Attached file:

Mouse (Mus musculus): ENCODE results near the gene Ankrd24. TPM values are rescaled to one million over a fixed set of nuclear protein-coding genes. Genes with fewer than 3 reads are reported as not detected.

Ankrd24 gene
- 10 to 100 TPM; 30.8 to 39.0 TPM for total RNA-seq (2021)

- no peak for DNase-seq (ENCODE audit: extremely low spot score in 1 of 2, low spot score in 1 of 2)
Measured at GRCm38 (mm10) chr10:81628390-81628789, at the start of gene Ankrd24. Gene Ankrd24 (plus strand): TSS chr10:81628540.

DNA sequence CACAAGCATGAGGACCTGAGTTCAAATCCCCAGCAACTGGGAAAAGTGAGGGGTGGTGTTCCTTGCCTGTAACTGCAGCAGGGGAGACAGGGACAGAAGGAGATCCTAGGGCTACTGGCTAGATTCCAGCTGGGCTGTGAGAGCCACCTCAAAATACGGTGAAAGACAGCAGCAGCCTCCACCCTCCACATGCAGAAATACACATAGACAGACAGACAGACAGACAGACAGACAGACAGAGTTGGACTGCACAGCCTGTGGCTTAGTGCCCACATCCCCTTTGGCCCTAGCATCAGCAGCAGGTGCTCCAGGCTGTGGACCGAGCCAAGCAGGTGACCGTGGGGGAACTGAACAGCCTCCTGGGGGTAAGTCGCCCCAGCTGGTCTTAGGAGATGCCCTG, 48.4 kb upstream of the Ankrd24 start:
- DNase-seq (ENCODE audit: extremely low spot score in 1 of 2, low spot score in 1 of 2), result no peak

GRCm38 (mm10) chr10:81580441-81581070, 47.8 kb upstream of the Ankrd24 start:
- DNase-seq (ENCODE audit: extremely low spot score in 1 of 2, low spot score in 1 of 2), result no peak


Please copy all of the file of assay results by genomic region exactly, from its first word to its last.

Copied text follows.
Mouse (Mus musculus): ENCODE results near the gene Ankrd24. TPM values are rescaled to one million over a fixed set of nuclear protein-coding genes. Genes with fewer than 3 reads are reported as not detected.

Ankrd24 gene
- 10 to 100 TPM; 30.8 to 39.0 TPM for total RNA-seq (2021)

- no peak for DNase-seq (ENCODE audit: extremely low spot score in 1 of 2, low spot score in 1 of 2)
Measured at GRCm38 (mm10) chr10:81628390-81628789, at the start of gene Ankrd24. Gene Ankrd24 (plus strand): TSS chr10:81628540.

DNA sequence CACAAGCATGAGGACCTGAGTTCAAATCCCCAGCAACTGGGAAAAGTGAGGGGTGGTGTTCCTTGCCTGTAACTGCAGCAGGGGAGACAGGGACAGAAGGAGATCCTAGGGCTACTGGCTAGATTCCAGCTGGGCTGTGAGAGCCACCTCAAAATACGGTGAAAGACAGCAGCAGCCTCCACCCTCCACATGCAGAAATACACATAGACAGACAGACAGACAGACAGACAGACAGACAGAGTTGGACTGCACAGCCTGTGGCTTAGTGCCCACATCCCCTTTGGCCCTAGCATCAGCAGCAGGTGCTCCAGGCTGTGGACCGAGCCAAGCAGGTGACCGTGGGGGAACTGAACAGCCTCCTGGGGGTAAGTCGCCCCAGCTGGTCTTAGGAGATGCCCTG, 48.4 kb upstream of the Ankrd24 start:
- DNase-seq (ENCODE audit: extremely low spot score in 1 of 2, low spot score in 1 of 2), result no peak

GRCm38 (mm10) chr10:81580441-81581070, 47.8 kb upstream of the Ankrd24 start:
- DNase-seq (ENCODE audit: extremely low spot score in 1 of 2, low spot score in 1 of 2), result no peak